Although they have similar-sounding names, monosodium glutamate, or MSG, and gluten are different substances. Many people have sensitivities to MSG, and many others are sensitive to gluten. Some people are sensitive to both, and others have no sensitivity to either. Understanding the differences between these two substances is vital to avoiding foods that could trigger a reaction.
Monosodium glutamate is a salt of glutamic acid, one of the most abundant amino acids. It occurs naturally in some foods, but is often used as a flavor enhancer. It produces a flavor that can't easily be provided by other flavor enhancers. It's often responsible for the "umami" or savory taste in prepared foods.
MSG has a reputation of causing many ill-effects, such as headaches, water retention, dry mouth and flushing. Because it is commonly used in Chinese food, the perceived effect of MSG has been called the "Chinese Restaurant Syndrome."
In an article published in October of 2006 in the "Journal of the American Academy of Nurse Practitioners," researchers conducted a meta-analysis of studies conducted during a 40-year period on the effects of MSG. The studies showed no consistent evidence of Chinese Restaurant Syndrome. Despite this, each individual is different. If you feel flushed or get a headache after consuming Chinese food or another food that contains MSG, you might have a sensitivity.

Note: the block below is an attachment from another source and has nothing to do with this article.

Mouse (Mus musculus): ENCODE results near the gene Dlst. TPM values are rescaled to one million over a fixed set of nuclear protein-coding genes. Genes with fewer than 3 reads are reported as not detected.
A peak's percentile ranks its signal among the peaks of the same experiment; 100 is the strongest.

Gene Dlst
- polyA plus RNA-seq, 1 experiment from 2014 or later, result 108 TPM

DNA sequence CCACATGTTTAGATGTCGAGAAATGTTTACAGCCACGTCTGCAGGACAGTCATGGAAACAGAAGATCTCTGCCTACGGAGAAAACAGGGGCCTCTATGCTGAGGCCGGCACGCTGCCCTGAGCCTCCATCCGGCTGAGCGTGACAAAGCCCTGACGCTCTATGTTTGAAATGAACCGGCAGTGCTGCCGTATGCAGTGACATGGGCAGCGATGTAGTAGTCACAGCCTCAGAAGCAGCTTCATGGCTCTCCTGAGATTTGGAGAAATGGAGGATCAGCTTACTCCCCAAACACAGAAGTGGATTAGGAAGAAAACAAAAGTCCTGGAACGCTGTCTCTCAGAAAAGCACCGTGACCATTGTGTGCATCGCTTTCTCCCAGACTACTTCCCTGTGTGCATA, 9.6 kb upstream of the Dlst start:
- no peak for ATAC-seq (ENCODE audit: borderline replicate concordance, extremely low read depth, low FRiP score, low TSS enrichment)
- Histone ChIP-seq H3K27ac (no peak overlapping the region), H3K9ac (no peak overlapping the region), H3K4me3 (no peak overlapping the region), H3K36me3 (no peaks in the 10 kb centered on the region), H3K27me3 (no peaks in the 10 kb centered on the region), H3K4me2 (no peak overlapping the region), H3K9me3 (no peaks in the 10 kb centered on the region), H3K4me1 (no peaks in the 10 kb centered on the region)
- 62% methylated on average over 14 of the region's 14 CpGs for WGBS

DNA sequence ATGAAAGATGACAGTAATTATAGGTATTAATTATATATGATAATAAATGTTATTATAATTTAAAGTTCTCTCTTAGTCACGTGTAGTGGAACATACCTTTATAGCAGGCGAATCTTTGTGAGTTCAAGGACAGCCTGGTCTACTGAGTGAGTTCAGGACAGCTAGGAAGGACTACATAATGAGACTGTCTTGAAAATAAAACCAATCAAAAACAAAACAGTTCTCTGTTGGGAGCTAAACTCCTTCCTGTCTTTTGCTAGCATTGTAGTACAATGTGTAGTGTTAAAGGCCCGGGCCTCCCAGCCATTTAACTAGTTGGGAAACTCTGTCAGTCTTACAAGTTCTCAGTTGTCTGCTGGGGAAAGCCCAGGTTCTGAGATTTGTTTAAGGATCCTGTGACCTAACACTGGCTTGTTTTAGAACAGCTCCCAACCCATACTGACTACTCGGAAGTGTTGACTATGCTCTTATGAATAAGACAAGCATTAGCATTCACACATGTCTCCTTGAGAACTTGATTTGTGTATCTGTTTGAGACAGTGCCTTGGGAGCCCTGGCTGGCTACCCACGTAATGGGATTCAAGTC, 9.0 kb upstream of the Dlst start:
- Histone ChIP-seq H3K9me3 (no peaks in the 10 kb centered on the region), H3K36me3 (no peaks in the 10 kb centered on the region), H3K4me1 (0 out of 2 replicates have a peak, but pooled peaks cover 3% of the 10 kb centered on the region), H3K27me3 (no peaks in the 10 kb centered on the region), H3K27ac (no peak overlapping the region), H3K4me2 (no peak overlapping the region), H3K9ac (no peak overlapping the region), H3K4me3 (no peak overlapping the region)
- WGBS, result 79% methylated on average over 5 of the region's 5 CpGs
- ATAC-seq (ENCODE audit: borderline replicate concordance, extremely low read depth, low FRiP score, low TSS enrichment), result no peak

What is Gluten
Gluten is a protein that is found in wheat, barley and rye. Gluten is responsible for the elasticity, rising properties and chewiness of baked goods. So, while MSG is a salt-based flavor enhancer, gluten is a protein that results in the specific texture of baked wheat, barley and rye products.
While a clear consensus doesn't exist for MSG sensitivity, the existence of gluten sensitivity is well-documented. Gluten sensitivity ranges from severe intolerance in the form of celiac disease to mild sensitivity. Symptoms of gluten sensitivity can be present in the absence of celiac disease. These symptoms include headaches, stomach bloating and fatigue.
The Differences Between MSG and Gluten
Clearly, while MSG and gluten are different substances, if you're sensitive to one or both of them, you can have the same symptoms. One way to determine whether you have a sensitivity to a food is to avoid it for two weeks. If your symptoms clear up, you likely have a sensitivity to that food. If you suspect you have a more severe reaction, such as celiac disease, check with your doctor.